Once the service was finished, Matt and I decided to walk back to Nahalaot. We knew it would be about a 50 minute walk (if we didn't get lost :) but the weather was beautiful and perfect for walking! I now know that if I want to get Matt to go for long walks with me, Jerusalem is the place to be :)
I absolutely love all of the plants on all of the buildings

Hebrew poetry

Hebrew cursive

It's been along time since I have seen one of these!

My handsome man and his trusty map :) 

About half way through our walk, we stopped near German Colony at a restaurant called "Adom- Restaurant and Wine Bar." Matt said he had eaten at this restaurant when he visited Israel last November. We had a very delicious lunch and an enjoyable time talking with one another. As an appetizer, we ordered a salad of tomatoes, basil, olives, capers, mozzarella & onions. It was fresh and full of vivid colors of yellow, purple, green, & red, and each bite was bursting with flavor- it reminded me of the produce we used to get from the farm through our CSA this summer. For our main courses, we ordered salmon with pesto and chicken in coconut milk. And then, for dessert, we chose a creme'brulee, upon recommendation from our sweet waitress. It was a very refreshing lunch and nice break in the middle of our walk.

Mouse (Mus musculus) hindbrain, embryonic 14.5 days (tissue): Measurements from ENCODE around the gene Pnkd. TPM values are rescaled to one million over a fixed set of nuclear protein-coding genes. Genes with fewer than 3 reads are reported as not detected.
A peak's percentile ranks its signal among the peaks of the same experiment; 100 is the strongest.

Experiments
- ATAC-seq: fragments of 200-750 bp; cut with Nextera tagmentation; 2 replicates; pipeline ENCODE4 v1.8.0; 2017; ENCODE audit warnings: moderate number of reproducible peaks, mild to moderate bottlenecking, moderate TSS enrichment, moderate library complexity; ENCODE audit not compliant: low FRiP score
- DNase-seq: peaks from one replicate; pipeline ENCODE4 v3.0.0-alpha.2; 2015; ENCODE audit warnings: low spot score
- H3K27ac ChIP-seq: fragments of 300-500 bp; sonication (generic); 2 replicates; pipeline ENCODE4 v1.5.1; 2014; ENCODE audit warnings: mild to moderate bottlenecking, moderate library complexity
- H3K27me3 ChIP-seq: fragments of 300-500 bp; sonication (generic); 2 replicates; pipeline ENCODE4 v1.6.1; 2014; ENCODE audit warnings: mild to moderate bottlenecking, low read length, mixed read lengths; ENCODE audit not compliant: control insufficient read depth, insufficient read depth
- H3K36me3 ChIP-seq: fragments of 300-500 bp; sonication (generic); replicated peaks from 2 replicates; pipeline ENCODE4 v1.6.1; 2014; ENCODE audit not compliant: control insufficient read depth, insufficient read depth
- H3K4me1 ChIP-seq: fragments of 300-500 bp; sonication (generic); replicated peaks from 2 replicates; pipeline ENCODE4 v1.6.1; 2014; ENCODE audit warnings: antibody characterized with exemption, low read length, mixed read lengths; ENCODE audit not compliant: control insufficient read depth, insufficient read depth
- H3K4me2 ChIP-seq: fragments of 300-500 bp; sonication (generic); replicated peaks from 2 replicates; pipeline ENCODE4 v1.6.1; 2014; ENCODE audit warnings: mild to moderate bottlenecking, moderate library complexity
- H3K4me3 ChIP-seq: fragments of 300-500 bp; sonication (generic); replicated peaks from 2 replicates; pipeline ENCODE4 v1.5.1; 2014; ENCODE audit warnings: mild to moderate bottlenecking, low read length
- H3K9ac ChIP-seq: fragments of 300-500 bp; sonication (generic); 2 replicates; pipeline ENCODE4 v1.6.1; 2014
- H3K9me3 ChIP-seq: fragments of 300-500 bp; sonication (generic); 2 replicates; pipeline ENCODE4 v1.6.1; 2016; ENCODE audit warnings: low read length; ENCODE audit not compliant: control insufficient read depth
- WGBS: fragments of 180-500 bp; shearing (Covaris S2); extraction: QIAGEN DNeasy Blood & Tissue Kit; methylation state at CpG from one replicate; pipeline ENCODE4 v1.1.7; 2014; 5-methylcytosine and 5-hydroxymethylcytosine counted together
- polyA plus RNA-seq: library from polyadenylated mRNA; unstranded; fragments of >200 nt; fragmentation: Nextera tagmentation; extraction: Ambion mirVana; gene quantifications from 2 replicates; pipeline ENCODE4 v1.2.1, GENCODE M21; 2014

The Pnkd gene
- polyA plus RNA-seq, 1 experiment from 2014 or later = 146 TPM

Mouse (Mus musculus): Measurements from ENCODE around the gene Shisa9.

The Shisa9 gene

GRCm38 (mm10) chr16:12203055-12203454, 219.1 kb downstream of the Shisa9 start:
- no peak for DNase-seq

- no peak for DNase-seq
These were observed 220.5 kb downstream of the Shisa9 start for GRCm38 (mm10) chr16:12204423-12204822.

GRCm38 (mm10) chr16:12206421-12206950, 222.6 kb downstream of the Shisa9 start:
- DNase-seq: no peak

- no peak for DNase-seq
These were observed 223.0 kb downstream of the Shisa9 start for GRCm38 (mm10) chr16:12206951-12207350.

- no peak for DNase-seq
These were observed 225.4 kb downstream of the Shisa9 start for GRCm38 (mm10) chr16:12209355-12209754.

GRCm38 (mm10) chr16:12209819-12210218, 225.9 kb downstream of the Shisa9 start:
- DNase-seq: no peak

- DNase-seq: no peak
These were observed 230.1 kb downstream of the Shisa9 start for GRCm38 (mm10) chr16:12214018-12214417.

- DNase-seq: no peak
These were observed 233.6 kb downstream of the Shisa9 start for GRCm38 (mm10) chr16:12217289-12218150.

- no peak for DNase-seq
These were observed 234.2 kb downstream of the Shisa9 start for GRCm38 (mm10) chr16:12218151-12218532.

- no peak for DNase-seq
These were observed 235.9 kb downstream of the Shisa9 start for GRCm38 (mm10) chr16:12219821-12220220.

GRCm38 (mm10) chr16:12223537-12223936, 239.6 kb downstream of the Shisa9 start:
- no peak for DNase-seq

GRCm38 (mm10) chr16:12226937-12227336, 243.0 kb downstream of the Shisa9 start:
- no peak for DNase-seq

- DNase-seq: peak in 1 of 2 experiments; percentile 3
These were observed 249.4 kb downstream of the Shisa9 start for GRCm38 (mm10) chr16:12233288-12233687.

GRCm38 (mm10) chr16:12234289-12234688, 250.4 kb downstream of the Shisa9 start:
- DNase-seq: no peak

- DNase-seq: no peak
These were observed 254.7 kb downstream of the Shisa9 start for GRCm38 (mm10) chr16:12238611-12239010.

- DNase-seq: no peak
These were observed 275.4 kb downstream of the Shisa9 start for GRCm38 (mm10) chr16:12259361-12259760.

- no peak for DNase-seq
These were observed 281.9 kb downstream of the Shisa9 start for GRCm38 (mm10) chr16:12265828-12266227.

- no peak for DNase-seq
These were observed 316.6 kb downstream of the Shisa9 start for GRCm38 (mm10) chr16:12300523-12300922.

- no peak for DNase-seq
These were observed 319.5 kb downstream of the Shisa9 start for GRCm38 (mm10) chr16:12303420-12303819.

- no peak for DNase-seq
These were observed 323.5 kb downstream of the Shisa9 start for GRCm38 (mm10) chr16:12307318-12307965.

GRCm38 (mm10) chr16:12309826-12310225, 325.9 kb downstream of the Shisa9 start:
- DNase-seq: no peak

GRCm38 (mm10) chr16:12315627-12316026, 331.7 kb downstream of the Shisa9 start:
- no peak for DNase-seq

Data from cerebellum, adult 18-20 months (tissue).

What a stud. 

On the walk home, we passed a garden with the most incredible view of the walls of the Old City and of Mt. Zion. We also were able to look inside one of the Jewish synagogues, which was beautiful.

The walls of the Old City

Mt. Zion and the valley beside it

The King David hotel

One of the Jewish Synogogues

A painting on one of the walls of a building in Nahalaot
Later that evening, we walked down Ben Yehuda St. to talk to a vendor about cell phones. We were excited to learn the prices are super reasonable! 

After that, we headed up to experience the night life of Mahane Yehuda- which becomes dark alleyways lined with graffiti and crowded with young adults scattered throughout the various unique bars. It was quite the experience. Seeing the Mahane Yehuda at night is such a stark contrast to the bustling and bright and colorful activity during the day. I didn't get any pictures of the bars, but I did get a few of the graffiti. 

A far away view of the bars on one of the Mahane Yehuda streets. 

An empty ally in the Mahane Yehuda.

A flower shop on Ben Yehuda St. 

A Kippa store on Ben Yehuda St. 

Ben Yehuda St.



  1. I'm crying. So happy for you guys but I selfishly never want you to go.

    - Kathryn Klein

    1. we love you all too, and will really miss you! just means you will have to come and visit ;)